Commencement exercise continued and after the graduates were dismissed, everyone came together and began to shake hands as they usually do. Down the middle row came Nancy Hollingsworth, dragging a very reluctant Uncle Ben. As they approached the stand, Dr. McFarland came down and said, “I am so happy to meet you, sir. I have two questions which I must ask you. First of all, what were you thinking when this gigantic applause roared through the stadium?”

Uncle Ben began to laugh and said, “Well, to tell you the truth, I thought I was dreaming. I said to myself, if I’m dreaming I must be asleep. And if I’m asleep, I’m going to be missing Nancy’s graduation and I’d better get going.”

Dr. McFarland said, “Now the second question is—and I’ve given a lot of thought to this—what did you tell the authorities when you went down to get permission to take over the kids? You didn’t have a very good case, did you?”

Uncle Ben replied, “Doc, I don’t mind telling you that I didn’t have a case at all. But the judge asked me”—of course they were well acquainted— “‘Ben, why should I give you the kids?’ I looked right at him and I said, ‘The Master said a man can be born again. He said that a man can change and he can stay changed—can change completely. And I believe that he meant any man can do that, even a drunken ne’er-do-well like me.’”

“The judge took off his glasses, and he turned around and looked out the window for a few moments, and then he said, ‘I believe that deal included you, Ben. We’re going to turn the kids over to you. You take them home, and in thirty days we’re going to come out and see how you’re getting along. If you’re doing a good job tending the kids and providing for them, we’ll leave them with you. But if you aren’t, then we’ll have to take them and find another home for them.’”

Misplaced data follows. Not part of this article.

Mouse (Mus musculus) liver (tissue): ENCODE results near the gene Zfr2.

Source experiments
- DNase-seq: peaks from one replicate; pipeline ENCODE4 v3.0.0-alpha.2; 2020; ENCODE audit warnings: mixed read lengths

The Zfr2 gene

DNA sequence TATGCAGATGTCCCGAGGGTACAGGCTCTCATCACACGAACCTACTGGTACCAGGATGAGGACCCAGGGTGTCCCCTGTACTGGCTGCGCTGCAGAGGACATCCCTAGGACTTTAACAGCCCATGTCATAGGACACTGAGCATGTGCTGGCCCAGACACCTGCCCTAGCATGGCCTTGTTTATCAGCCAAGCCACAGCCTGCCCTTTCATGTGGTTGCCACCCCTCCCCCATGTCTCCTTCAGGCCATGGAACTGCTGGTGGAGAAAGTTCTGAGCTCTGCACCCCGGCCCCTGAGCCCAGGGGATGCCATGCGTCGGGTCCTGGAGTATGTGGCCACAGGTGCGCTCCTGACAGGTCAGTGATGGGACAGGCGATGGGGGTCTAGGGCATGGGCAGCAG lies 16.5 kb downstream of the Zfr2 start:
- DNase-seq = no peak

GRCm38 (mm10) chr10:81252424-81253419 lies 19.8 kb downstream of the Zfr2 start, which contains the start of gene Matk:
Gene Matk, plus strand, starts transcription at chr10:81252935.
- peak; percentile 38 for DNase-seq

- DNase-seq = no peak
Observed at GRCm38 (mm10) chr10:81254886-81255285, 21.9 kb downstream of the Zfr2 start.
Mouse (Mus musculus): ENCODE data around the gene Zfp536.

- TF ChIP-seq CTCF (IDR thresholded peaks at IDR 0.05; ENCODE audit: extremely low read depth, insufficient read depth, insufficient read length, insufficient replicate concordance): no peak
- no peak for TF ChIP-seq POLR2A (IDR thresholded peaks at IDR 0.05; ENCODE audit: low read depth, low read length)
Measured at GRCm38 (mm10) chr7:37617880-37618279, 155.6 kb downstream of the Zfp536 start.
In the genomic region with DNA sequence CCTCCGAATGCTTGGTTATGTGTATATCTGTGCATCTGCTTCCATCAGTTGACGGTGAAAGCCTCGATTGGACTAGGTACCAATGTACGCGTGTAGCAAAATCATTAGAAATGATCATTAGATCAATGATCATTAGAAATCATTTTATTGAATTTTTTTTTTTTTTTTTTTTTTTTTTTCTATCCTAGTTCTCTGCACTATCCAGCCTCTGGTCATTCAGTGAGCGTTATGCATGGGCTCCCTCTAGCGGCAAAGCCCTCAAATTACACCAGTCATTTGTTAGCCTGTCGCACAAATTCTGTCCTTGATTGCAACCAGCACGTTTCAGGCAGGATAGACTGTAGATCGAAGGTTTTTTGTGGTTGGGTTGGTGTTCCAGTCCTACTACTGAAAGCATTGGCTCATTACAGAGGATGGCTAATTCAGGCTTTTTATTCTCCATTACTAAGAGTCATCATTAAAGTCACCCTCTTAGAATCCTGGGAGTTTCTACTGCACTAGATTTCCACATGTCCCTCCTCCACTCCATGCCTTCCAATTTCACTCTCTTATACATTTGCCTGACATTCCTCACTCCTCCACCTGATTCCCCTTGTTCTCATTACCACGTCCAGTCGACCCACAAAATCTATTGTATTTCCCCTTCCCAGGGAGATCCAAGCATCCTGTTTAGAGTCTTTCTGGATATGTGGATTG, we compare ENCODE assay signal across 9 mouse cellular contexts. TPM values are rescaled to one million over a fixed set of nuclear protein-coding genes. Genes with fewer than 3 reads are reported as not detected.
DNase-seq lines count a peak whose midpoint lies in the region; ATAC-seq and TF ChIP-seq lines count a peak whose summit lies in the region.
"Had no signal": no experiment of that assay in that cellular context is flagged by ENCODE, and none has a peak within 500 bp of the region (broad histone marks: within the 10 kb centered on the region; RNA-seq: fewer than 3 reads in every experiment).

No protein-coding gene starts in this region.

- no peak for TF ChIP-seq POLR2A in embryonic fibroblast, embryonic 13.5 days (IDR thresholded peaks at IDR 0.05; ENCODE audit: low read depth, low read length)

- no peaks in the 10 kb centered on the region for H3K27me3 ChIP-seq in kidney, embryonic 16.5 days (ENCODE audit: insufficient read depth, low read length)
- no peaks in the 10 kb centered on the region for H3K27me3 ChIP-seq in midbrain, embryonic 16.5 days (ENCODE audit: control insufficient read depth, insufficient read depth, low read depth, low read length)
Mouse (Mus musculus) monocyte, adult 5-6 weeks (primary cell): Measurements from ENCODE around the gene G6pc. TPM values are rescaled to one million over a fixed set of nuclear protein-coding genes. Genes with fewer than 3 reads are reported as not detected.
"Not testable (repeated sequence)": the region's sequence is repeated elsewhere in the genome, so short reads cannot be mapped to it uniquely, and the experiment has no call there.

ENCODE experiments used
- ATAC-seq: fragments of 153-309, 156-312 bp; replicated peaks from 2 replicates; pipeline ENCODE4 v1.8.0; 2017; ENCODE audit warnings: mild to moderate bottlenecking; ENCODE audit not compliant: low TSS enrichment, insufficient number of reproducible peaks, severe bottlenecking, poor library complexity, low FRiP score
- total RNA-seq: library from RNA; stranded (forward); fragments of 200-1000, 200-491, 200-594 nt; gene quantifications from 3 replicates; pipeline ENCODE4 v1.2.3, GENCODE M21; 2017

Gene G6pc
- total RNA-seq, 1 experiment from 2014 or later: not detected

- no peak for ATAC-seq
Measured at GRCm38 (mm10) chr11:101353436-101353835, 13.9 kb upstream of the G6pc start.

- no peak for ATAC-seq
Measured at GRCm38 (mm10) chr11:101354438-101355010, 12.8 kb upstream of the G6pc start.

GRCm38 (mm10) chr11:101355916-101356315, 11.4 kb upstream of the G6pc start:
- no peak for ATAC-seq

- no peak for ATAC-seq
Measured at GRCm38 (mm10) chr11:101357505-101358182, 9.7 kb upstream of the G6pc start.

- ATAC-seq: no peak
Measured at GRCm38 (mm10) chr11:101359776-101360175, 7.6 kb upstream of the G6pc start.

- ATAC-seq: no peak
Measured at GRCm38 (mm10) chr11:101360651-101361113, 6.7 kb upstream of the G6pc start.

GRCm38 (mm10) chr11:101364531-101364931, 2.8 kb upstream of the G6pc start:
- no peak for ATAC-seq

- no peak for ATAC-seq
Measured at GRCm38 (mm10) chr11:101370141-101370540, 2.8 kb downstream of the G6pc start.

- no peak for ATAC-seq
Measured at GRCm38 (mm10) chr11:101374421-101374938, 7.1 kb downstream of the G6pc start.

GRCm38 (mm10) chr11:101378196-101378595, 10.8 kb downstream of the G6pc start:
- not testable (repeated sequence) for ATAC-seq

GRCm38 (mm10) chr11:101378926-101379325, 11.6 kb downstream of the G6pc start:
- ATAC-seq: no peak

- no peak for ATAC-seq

“Those three kids went with me back to my house, and we knelt down the very first thing around my bed. I promised God that if he’d hold on to me, I’d hold on to the kids. The five of us have been getting along real good ever since.”

Now brothers and sisters, we sometimes give a lot of lip service to the meaning of change. Most of us do not really believe that it is possible in our case. We think that we have unusual circumstances about our lives, and we alibi our way around building the resistance that is necessary to overcome the habits. Habit is the enemy of change and we must deal with the habits we have accumulated. But my testimony to you is that our Creator, our Heavenly Father, has endowed us with great potentials that we are not aware of. We must grasp our opportunities and we must do all that we can to bring about the changes so that we might realize the foreordained blessings, the divine rights, and the great opportunities that God has given us. I bear witness to you that the gospel is true and that Jesus is the Christ, the author of our eternal salvation, and our great exemplar for change and for perfection. I further testify to you that Spencer W. Kimball is one of the most choice of all the Lord’s prophets who have ever been privileged to come to this earth. How very fortunate we are to live at a time when this noble man is able to be with us and to set such a great example of those principles that we are talking about today. His entire life has been dedicated to the process of change and improvement that he might more fully fulfill his stewardship. That we may have a similar incentive and the power of our Heavenly Father to bring about those changes which we desire, I humbly pray in the name of Jesus Christ. Amen.

J. Richard Clarke was second counselor in the Presiding Bishopric of The Church of Jesus Christ of Latter-day Saints when this devotional address was given at Brigham Young University on 15 February 1977.